Profile 2021: Story behind illuminating a neighborhood
Published 10:20 am Sunday, March 7, 2021
For one night each December, the residents of the Glenwood Circle neighborhood dim the bright lights of Christmas decorations in favor of the soft embrace of candlelight.
The lighting of hundreds of luminarias, or paper lanterns, has become a beloved neighborhood tradition since it was started 30 years ago. Bags containing candles and sand are lit at dusk and burn through the night, giving Glenwood Circle a peaceful holiday glow.
“It was something different besides riding through and looking at decorations,” said Joy Ann Hennessey, who has lived in the Glenwood Circle neighborhood since the 1950s. “They seem to want to do it every year. It is quite a sight. People enjoy it.”
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Hennessey said the tradition began in 1991, when a couple named Jeanine and Danny Craig set out the first batch. The Craigs paid for the materials themselves for a few years, Hennessey said, until other neighbors joined in.
“It was a Christian thing, the light of Christ and the birth of Jesus,” Hennessey said. “Initially when this was begun, we asked people to turn their lights out and it was just a beautiful sight.”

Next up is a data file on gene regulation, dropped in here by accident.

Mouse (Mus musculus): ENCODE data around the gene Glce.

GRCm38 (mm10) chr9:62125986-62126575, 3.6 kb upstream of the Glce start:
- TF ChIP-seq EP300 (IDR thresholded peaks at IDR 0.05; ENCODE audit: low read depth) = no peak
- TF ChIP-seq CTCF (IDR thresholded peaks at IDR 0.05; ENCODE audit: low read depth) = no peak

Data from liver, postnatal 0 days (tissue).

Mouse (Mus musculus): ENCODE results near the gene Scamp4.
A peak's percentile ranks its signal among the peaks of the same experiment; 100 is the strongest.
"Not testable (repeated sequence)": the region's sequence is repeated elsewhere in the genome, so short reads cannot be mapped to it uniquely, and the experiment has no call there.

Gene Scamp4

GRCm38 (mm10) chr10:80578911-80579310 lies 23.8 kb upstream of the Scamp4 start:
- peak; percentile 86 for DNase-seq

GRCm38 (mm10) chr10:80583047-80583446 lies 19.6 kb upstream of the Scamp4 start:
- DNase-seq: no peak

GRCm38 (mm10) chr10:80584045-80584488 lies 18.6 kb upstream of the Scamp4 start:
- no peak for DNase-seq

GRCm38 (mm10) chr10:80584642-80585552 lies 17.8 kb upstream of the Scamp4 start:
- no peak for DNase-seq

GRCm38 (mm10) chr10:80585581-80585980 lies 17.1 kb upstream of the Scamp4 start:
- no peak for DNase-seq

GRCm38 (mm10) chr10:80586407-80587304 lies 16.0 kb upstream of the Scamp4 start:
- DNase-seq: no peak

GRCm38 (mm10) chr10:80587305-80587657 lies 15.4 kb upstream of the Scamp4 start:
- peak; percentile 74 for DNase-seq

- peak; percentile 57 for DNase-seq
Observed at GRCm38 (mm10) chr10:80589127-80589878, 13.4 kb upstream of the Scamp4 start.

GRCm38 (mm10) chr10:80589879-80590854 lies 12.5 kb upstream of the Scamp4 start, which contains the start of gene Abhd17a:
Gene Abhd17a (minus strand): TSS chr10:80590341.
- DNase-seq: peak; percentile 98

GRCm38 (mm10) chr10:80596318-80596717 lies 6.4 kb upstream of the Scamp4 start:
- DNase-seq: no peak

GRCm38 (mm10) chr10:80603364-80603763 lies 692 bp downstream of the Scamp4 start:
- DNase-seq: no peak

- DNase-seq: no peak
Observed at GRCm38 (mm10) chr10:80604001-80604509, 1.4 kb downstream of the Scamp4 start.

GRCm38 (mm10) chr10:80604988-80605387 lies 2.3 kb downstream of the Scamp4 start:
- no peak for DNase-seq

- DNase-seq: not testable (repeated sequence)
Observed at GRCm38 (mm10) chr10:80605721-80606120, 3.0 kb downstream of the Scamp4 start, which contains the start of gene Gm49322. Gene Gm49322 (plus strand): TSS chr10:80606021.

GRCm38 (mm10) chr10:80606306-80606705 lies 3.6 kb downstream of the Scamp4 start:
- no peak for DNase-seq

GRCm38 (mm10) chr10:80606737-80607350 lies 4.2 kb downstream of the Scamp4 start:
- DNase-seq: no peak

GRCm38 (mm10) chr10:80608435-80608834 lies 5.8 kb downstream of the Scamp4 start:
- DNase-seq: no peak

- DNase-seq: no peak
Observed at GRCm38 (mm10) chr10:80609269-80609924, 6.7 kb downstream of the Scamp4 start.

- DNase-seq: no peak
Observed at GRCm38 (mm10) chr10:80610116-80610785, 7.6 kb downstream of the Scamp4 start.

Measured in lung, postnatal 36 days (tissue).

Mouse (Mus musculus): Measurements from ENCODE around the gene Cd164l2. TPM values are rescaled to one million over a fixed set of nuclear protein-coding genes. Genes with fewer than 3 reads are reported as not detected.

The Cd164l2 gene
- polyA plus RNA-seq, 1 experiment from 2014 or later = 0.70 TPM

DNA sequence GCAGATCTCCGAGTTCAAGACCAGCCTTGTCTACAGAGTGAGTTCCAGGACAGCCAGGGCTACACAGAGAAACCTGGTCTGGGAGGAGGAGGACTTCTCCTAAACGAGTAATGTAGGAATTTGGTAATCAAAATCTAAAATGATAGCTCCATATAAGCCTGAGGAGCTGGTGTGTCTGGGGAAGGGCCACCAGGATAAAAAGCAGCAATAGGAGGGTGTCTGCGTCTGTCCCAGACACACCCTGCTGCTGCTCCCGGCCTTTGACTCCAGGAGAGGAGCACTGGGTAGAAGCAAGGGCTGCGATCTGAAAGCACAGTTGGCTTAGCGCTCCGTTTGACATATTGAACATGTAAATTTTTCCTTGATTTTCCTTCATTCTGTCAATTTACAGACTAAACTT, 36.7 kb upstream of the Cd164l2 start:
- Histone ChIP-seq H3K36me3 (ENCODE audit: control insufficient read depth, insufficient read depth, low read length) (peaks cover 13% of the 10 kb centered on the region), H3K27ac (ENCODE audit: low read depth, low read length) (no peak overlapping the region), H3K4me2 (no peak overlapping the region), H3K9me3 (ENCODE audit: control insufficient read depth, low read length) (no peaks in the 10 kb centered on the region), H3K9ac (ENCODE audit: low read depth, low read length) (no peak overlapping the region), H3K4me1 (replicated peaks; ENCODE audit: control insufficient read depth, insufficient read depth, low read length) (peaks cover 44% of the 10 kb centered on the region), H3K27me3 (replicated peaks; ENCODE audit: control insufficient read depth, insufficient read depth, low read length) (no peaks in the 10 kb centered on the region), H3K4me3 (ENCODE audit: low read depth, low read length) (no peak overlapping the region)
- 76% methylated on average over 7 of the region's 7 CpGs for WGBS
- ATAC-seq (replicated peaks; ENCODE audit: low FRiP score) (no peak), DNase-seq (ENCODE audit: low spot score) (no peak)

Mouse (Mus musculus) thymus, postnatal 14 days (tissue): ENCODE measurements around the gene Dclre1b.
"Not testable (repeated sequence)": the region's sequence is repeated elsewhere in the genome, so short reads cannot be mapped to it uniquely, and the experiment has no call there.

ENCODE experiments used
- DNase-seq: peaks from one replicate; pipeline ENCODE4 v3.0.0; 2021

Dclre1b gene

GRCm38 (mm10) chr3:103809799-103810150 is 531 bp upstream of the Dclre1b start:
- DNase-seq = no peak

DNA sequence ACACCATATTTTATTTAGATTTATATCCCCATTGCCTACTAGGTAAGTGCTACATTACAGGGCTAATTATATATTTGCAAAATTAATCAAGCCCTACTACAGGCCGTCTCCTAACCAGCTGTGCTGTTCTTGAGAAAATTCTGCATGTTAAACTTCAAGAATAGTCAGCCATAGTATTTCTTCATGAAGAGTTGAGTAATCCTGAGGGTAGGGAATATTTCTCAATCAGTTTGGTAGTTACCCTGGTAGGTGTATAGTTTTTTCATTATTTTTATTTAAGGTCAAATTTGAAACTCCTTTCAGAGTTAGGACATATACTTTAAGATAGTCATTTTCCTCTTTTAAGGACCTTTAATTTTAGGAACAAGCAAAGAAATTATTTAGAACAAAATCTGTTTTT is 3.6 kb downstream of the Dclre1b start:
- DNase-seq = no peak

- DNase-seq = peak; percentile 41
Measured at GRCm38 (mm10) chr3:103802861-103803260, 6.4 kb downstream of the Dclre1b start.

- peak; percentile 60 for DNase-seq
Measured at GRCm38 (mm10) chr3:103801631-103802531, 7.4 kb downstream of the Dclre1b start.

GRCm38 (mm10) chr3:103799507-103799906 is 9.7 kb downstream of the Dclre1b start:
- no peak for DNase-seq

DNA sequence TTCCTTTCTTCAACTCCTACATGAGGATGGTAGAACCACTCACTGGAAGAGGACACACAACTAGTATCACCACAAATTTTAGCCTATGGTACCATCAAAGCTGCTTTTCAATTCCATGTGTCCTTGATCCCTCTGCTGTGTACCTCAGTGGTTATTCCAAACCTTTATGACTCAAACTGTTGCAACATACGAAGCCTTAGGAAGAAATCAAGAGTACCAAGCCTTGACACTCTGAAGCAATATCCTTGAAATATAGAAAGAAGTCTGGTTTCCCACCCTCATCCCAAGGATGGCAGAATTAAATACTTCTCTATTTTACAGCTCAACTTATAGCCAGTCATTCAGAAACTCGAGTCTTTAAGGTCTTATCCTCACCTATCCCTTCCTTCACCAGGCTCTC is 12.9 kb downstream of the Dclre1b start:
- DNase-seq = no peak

The Craigs moved to North Carolina in the mid-1990s, but the tradition continued. At some point, it became a service project and fundraiser for local Boy Scout and Cub Scout organizations.
Greg Sparks, the Packmaster for Cub Scout Pack 7, said his pack took over the project in 2011 and has done it each year since. The exact date of the ceremony floats depends on weather and schedules but usually occurs a week or two before Christmas.
“We love it and the people love it. It’s a good outdoor activity for the boys and the families in the neighborhood,” Sparks said. “We do it as a combination service project and fundraiser. We ask people to donate.”
The luminarias are simple constructs. Several cubic yards of sand are delivered to the neighborhood early in the morning — Sparks said it has been donated in recent years by Vicksburg resident Stan Collins — and then Cub Scouts and volunteers spend a few hours scooping it into the heavy-duty paper bags. A candle is added, and the luminarias are then placed on curbs around the neighborhood.
Just before dusk, Glenwood Circle residents come out and light the candles, which then burn through the night. The following morning, the Cub Scouts return to retrieve and dispose of the spent luminarias.
“It’s pretty cool to walk around the streets with them lit. It’s different,” Sparks said. “We really appreciate the residents supporting the Cub Scout pack. We’re happy to support them.”